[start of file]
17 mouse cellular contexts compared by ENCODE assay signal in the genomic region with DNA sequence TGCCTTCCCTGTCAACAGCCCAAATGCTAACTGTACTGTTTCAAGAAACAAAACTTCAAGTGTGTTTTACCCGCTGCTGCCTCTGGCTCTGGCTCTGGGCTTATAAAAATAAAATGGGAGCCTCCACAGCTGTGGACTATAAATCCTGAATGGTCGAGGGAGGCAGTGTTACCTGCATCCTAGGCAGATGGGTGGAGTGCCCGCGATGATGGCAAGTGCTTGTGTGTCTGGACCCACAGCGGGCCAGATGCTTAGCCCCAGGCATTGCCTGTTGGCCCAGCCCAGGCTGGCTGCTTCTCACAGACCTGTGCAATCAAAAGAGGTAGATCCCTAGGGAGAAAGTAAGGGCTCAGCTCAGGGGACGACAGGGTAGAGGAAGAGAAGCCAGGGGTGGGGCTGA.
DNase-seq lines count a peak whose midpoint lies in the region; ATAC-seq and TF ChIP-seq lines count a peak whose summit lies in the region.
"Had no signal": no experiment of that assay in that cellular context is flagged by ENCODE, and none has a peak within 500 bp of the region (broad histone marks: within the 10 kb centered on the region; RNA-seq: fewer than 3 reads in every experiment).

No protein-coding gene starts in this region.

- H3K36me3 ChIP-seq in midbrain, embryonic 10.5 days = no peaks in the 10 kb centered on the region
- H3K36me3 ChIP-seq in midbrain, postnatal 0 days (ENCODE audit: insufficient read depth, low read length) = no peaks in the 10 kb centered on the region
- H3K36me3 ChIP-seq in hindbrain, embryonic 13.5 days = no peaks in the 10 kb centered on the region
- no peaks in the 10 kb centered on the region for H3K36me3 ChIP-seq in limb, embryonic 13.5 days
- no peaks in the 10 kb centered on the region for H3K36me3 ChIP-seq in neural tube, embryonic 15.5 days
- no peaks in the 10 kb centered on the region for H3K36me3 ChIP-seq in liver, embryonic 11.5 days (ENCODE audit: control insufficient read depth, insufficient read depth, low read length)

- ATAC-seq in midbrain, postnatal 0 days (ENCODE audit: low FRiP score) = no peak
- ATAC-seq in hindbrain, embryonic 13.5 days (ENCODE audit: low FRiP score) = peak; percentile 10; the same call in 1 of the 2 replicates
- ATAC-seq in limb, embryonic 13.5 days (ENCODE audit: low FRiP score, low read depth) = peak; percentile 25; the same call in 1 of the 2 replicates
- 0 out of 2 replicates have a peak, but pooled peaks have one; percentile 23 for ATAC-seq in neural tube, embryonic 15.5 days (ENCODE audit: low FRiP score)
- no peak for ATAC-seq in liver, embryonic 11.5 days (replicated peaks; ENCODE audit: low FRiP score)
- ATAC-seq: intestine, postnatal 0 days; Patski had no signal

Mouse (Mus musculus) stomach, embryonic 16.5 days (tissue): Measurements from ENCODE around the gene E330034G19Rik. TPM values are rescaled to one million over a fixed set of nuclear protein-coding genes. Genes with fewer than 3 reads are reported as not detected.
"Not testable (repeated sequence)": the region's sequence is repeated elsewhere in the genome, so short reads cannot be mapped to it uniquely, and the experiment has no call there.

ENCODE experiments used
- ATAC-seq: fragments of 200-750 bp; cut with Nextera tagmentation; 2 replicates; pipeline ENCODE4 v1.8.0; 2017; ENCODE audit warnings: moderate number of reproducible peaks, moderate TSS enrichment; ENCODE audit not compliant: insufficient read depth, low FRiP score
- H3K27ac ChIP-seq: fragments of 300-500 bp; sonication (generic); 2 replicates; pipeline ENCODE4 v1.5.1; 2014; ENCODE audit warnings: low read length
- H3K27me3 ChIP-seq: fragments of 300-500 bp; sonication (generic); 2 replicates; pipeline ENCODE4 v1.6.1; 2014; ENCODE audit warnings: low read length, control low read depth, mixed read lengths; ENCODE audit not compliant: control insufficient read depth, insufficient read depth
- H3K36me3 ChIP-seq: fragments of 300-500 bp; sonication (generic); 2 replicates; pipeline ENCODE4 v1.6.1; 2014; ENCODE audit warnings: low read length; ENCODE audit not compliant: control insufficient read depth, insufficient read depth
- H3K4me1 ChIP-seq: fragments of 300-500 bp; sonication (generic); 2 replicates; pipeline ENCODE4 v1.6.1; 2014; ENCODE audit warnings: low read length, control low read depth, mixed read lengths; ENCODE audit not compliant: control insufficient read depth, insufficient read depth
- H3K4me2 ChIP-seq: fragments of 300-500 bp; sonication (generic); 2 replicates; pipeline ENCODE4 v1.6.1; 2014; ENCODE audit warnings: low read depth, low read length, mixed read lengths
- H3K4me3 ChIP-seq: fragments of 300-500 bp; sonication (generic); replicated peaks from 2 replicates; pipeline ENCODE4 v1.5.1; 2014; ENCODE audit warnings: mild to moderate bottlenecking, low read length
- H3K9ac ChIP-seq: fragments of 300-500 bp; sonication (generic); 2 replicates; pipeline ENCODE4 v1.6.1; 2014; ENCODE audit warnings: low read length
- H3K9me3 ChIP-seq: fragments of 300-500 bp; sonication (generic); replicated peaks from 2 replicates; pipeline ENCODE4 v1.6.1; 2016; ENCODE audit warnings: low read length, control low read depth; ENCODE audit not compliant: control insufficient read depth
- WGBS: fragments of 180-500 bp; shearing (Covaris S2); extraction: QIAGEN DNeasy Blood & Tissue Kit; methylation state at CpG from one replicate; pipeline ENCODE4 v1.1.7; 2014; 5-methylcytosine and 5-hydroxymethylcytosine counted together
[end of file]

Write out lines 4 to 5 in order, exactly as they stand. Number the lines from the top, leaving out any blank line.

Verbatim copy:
No protein-coding gene starts in this region.

- H3K36me3 ChIP-seq in midbrain, embryonic 10.5 days = no peaks in the 10 kb centered on the region